Walking Tour
As part of WoW’s Black History Month celebrations, WoW embarked on a historical walking tour of the L1 area, exploring a forgotten yet integral part of Liverpool’s cultural and racial history. Inspired by the hugely successful Great War to Race Riots Archive project and our on-going ‘Black Lives and Legacies 1919’ project, in association with Liverpool University, our volunteers have researched and mapped a history yet to be recognised in mainstream accounts of our city’s well documented past.

The racial riots of 1919 were a watershed moment for Liverpool’s longstanding black community. On the night of 6th June 1919 unprecedented racial violence erupted in the modern day Chinatown area that would continue for for days as gangs of people, reportedly in the hundreds or thousands, hunted out “any black man they could find … severely beating and stabbing” them. Black homes and businesses were looted and wrecked as over 700 members of the black community were removed from their homes into the main Bridewell, for their own protection.

As these people were, despite of the colour of their skin, citizens of the British Empire they could not be forcibly removed from the UK, much to the chagrin of Liverpool Council and Central Governemnt.  The post WW1 economic and social slump encouraged xenophobic feeling amongst the local population, perpetuated by the media. During 1919 there was an increase in racial violence in other port towns across mainland Britain including Glasgow,Cardiff and others that signified a global antipathy towards ethnic minorities: this was the height of the Klu Klux Klan across the Atlantic and a period in Chicago’s history known as ‘The Red Summer’.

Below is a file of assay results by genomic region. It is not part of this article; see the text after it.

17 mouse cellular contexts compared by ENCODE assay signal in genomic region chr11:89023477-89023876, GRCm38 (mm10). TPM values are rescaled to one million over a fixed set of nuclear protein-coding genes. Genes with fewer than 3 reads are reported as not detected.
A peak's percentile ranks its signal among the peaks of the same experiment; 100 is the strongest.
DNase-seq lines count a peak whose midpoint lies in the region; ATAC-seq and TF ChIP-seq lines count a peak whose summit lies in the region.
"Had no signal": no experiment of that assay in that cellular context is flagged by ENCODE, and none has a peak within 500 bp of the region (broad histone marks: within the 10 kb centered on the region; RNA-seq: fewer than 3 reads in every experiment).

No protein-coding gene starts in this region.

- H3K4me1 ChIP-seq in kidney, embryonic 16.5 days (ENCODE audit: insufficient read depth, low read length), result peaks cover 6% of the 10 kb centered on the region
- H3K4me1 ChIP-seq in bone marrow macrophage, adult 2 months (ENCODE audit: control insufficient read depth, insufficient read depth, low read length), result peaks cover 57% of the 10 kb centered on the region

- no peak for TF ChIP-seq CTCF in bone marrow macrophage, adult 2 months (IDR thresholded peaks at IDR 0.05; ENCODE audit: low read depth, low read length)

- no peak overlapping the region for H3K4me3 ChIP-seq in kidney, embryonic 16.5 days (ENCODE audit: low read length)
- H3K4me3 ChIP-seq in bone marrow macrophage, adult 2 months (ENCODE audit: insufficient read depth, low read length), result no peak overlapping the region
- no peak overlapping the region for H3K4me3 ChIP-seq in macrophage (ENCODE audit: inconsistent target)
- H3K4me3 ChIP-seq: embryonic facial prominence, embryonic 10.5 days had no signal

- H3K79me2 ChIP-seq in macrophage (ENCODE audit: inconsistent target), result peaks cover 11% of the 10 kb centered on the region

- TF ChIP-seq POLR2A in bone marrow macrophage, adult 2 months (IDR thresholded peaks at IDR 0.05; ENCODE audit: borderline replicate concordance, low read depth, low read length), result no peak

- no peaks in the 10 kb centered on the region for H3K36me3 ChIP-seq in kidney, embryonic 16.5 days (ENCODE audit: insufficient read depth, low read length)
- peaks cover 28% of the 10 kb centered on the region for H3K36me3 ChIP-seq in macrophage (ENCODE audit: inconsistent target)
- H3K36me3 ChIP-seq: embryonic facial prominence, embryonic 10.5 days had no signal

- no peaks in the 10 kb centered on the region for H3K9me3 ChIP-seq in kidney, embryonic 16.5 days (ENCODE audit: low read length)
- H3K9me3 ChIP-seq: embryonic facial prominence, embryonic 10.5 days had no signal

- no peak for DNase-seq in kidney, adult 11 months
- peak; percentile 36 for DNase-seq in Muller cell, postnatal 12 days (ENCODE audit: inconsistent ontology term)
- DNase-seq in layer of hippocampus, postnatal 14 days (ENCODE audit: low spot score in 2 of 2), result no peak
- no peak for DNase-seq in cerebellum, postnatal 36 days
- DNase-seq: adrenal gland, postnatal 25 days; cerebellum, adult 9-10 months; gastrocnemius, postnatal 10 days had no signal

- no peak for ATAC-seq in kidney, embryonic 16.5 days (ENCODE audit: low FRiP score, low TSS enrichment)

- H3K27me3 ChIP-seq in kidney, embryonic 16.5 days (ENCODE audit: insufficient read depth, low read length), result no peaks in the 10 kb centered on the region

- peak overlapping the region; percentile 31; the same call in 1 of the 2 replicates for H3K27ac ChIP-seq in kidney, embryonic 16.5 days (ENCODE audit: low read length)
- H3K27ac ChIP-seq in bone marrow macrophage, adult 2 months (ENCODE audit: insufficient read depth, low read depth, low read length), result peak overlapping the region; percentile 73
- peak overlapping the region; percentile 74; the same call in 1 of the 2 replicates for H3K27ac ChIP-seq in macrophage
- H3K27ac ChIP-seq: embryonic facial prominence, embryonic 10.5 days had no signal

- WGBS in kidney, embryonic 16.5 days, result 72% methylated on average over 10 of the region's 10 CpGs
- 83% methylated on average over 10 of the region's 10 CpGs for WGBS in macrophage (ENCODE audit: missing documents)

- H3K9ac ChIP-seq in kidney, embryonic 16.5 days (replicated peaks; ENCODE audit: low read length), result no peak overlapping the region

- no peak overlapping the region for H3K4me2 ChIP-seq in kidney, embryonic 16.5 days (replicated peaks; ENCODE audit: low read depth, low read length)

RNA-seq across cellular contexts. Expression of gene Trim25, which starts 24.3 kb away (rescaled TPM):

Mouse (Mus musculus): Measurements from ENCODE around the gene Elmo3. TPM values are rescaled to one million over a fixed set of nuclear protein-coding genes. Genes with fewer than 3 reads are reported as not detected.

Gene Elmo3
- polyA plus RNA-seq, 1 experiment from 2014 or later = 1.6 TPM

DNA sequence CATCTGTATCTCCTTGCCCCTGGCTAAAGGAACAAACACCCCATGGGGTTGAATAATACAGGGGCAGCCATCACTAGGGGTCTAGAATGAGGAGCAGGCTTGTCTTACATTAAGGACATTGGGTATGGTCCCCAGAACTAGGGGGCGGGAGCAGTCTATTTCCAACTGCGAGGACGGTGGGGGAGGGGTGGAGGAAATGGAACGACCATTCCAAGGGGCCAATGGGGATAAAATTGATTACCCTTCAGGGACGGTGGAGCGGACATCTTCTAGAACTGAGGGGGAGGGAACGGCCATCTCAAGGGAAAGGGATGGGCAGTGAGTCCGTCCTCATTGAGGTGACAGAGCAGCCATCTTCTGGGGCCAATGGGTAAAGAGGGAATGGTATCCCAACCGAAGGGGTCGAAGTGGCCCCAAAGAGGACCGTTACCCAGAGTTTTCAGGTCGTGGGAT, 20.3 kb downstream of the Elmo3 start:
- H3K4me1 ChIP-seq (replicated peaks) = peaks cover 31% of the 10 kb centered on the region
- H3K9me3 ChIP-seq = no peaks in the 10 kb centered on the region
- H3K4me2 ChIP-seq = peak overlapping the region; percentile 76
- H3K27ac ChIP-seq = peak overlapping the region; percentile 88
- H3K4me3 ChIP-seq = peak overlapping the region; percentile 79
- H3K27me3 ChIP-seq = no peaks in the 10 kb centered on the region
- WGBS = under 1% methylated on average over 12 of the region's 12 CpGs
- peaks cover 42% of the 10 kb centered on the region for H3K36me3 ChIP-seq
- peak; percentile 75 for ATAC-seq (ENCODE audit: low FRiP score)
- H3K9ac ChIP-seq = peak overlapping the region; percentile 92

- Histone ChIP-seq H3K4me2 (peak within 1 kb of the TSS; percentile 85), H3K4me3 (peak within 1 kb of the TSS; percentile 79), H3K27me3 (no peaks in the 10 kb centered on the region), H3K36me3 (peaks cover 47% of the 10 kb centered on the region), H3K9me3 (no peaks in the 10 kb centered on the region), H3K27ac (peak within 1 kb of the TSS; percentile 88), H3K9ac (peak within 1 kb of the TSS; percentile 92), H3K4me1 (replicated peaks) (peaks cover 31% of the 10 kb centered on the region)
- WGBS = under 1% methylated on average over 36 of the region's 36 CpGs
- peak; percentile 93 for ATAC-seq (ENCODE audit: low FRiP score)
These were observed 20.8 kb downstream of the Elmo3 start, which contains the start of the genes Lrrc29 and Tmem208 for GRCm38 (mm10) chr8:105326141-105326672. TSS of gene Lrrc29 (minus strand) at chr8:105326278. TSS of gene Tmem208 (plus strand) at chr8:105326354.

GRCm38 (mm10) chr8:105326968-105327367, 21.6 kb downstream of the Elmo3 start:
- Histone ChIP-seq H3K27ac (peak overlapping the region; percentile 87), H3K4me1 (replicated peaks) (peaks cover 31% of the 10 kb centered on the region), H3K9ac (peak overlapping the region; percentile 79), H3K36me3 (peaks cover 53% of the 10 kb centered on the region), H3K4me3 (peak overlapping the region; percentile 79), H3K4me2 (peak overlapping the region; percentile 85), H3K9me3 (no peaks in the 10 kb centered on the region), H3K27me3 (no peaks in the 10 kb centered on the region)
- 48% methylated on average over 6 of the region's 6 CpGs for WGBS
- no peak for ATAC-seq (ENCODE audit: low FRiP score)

Using official reports from the time we will trace the night of the 6th June 1919 visiting the residences of those involved as well as trailing the tragic last movements of Charles Wootton, a 24 year old Bermudan sailor and victim of the 1919 riots, who was chased by a mob and drowned in Queens Dock. He was either swept, thrown or jumped in but once the dock was pelted with rocks. Not a single person was charged in connection with his death and the coroner’s ruling at the time supported this injustice. On the tour, we visited the memorial plaque laid for Charles Wootton by historian David Olusoga just last year.

We then continued to trace the events of the week following Wootton’s death when large scale racial violence continued and spread into L8. The walking tour is just under 3 miles and accessible to all. If you are interested in more

So join us, as with the aid of contemporary sources and photographs, we attempt to bring this lost piece of history back to life. If you're interested in a Walking Tour please email This email address is being protected from spambots. You need JavaScript enabled to view it.